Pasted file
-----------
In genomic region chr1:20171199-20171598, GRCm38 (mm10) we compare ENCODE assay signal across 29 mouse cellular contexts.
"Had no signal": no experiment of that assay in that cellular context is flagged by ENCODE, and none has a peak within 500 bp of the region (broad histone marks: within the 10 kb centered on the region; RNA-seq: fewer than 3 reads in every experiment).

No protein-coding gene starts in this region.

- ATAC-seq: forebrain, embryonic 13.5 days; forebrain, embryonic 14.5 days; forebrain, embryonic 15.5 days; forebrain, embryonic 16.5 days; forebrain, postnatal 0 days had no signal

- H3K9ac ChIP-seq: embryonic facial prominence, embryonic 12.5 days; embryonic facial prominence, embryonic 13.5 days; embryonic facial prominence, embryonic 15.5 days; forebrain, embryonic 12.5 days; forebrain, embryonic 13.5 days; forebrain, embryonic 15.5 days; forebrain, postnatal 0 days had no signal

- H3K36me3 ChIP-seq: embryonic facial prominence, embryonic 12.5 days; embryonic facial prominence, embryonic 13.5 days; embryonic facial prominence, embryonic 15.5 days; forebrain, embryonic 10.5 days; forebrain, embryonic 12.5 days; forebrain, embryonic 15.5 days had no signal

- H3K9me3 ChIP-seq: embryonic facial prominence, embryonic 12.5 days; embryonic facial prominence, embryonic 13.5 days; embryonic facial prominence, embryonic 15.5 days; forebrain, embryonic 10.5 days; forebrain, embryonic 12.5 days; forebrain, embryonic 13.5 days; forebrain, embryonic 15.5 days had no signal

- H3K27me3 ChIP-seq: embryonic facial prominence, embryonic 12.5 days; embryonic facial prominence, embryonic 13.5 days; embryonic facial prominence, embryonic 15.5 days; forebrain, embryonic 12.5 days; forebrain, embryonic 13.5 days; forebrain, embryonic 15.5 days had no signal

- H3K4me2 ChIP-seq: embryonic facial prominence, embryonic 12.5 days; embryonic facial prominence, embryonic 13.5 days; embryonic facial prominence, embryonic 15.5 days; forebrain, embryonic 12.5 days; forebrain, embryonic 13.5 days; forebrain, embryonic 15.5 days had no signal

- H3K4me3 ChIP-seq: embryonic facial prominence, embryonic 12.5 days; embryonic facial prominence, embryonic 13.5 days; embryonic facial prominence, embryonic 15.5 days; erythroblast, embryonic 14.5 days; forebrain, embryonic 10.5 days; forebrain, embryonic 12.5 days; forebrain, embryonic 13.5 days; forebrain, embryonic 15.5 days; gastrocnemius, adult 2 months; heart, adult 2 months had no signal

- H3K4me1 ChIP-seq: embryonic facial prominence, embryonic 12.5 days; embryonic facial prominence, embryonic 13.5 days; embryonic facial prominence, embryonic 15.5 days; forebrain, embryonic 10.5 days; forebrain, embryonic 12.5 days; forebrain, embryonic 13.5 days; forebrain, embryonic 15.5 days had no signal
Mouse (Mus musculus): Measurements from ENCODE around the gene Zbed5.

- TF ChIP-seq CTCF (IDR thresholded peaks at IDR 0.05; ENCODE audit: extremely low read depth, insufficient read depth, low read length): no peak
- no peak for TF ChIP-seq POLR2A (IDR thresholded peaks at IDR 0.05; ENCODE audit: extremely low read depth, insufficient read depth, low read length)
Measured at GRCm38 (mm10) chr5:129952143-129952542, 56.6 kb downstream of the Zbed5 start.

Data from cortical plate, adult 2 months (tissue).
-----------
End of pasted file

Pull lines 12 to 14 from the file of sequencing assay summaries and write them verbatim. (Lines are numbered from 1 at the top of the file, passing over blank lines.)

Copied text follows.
Mouse (Mus musculus): Measurements from ENCODE around the gene Zbed5.

- TF ChIP-seq CTCF (IDR thresholded peaks at IDR 0.05; ENCODE audit: extremely low read depth, insufficient read depth, low read length): no peak
- no peak for TF ChIP-seq POLR2A (IDR thresholded peaks at IDR 0.05; ENCODE audit: extremely low read depth, insufficient read depth, low read length)